Reading the latest performance figures for AIM is depressing. Let’s be honest, things could be a lot better. If all the indicators are correct, 2023 will be AIM’s worst year since 2002. The number of companies on AIM is down, the number of flotations are down, the amount of money raised through IPOs and secondary fund raisings is down, trading is down and so are company valuations which is prompting in a slew of acquisitions, the only measure on an upward trend.
But before we all start crying into our tea-cups, perhaps we should follow the advice of our esteemed political leaders of all stripes and take a longer-term view: is AIM meeting the objectives it was originally set-up to achieve?
When it was established in 1995, AIM’s goal was to provide growth companies with access to investment in a light-touch regulatory environment. Its launch coincided with the dot.com boom and so many of its earliest companies were in technology, which thrived alongside the market’s many energy and mining companies (before the bubble burst). In the early days, there were a lot of companies on the market that shouldn’t have floated and have since left, such as a number of Chinese sham companies in the mid-to-late 2000s, as well as a froth of companies that came to market in the doc.com era that didn’t stand-up to scrutiny. But, there have been success stories, too. Many companies that came to market with a value of several hundred thousand pounds are now worth many millions.
Just because market performance is down that doesn’t mean that AIM’s not working. Where a company’s market capitalisation has gone down, industry sector factors may be to blame, or it might be that a market has matured and the valuation has fallen compared to investors’ initial excitement – a common occurrence in growth markets. Some companies have been sold-on, and some have exited having achieved their goals by being on AIM.
AIM’s performance indicators are tracking what is happening generally in the economy and are to be weathered. Nobody would deny that AIM now finds itself in difficult territory, but it is not alone. Market shocks such as, the pandemic, the shift in focus around global logistics, and the war in Ukraine together with the resulting factors of high inflation, high interest rates, weak growth, and low economic confidence, are effecting all markets everywhere, not just AIM, although the spikes may be more spectacular because of its higher risk, growth company profile.
Many of the alternatives to AIM are drying-up and/or losing their sparkle. The lustre of SPACs which lured many technology IPOs to other markets has dulled, and as many unfortunate companies can attest, the glitter of NASDAQ (in terms of a larger pool of less risk-averse retail investors and higher initial valuations), has not resulted in the gold-plated share prices in the long-term that they hoped for and expected.
Some companies that opted to join London’s main market standard list because they thought it would be easier (and cheaper), have since encountered difficulties because of the higher administrative burden and costs of the general requirements and prospectus rules. It is also a lot harder to do secondary raises. As a result, a number are now de-camping to join AIM because of its greater flexibility. In addition, the option to raise funds and grow outside of the markets by attracting private equity investment is also on the wane because of the increased cost of money.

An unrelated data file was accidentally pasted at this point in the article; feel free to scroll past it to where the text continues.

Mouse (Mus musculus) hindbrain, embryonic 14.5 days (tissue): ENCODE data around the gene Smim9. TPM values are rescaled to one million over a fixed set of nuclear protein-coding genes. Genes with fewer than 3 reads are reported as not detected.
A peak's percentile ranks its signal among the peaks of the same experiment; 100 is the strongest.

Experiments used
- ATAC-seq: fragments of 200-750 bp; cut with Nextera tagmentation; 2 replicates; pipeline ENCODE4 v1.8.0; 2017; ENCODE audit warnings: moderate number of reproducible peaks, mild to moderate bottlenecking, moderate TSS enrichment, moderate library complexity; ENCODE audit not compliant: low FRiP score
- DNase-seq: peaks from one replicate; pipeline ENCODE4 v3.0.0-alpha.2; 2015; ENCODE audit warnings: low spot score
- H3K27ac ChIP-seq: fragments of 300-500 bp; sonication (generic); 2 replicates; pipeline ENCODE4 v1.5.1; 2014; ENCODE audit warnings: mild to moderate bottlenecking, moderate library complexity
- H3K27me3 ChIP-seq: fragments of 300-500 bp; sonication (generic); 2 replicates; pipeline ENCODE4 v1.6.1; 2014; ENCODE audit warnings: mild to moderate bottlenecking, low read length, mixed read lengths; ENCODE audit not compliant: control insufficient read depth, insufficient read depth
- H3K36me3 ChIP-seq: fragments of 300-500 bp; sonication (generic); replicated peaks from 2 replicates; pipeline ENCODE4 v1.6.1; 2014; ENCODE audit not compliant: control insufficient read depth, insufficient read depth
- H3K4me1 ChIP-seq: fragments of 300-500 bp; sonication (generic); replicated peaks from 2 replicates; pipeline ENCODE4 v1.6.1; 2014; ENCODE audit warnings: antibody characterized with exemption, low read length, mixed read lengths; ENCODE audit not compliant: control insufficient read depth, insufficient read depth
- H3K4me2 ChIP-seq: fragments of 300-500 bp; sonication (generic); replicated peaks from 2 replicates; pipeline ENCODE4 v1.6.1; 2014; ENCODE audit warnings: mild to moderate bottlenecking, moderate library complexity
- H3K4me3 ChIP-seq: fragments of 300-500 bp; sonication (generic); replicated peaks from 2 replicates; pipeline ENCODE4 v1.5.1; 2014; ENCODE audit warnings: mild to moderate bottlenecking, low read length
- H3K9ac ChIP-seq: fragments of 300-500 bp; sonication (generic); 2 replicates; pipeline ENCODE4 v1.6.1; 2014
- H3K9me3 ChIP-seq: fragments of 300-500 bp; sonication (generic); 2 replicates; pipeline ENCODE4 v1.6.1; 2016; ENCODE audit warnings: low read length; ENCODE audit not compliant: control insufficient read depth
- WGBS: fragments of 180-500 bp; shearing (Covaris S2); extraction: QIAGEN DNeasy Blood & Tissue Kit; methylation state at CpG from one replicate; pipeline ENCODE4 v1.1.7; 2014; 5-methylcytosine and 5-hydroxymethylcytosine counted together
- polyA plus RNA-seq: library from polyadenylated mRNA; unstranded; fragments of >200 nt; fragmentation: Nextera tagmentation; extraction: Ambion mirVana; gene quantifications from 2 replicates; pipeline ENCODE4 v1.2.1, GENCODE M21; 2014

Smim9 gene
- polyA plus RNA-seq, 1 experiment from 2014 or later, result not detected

Many countries are looking to beef-up their stock markets’ profiles in an attempt to reset the dial. Christine Lagarde, President of the European Central Bank at the European Banking Congress this November declared her intention to create a capital markets union to “make Europe’s capital markets more supportive”, and Jeremy Hunt is also planning capital market reforms to support the UK stock market and promote investment in British companies.
While 2024 doesn’t promise a change in terms of an improved performance, perhaps it can promise an improved perspective on AIM’s prospects.
AIM is less regulated than the main market, but it still has many more checks and balances and is much less ‘Wild West’ compared to other markets, which should instill confidence in these more turbulent times. There may be a smaller number of companies on AIM, but the quality of company coming to the market has improved and it is therefore a better place for companies to be. Where companies are undervalued, there is scope for companies to significantly increase their value, and an additional plus point is the inclusion of AIM shares in ISAs which should lead to more trading. In addition, there is an increasing number of firms across all adviser categories providing a wider pool of choice and a variety of expertise to companies.
More importantly, the industry sectors of the future that we are all depending upon to reboot the global economy, play to AIM’s traditional strengths. The 4th industrial revolution: AI, green technology and renewables, are all industries in AIMs bailiwick. We are likely to see more growth companies in these nascent industries across all sectors than we have seen over the past ten years, which will provide a huge opportunity for AIM to promote its successes and position itself to take advantage of these developments compared to other markets.
It’s a British tendency to down-play our successes. We are loath to blow our own trumpet. Twenty-five years on, AIM is still a success and there’s a lot of opportunity ahead. While the numbers are down, the product is still good and we should talk-up AIM’s achievements. Looking forward, there’s a lot to be positive about.
This article was originally published in the 15th Anniversary AIM Advisers Rankings Guide. For more information, please contact Mark Ling.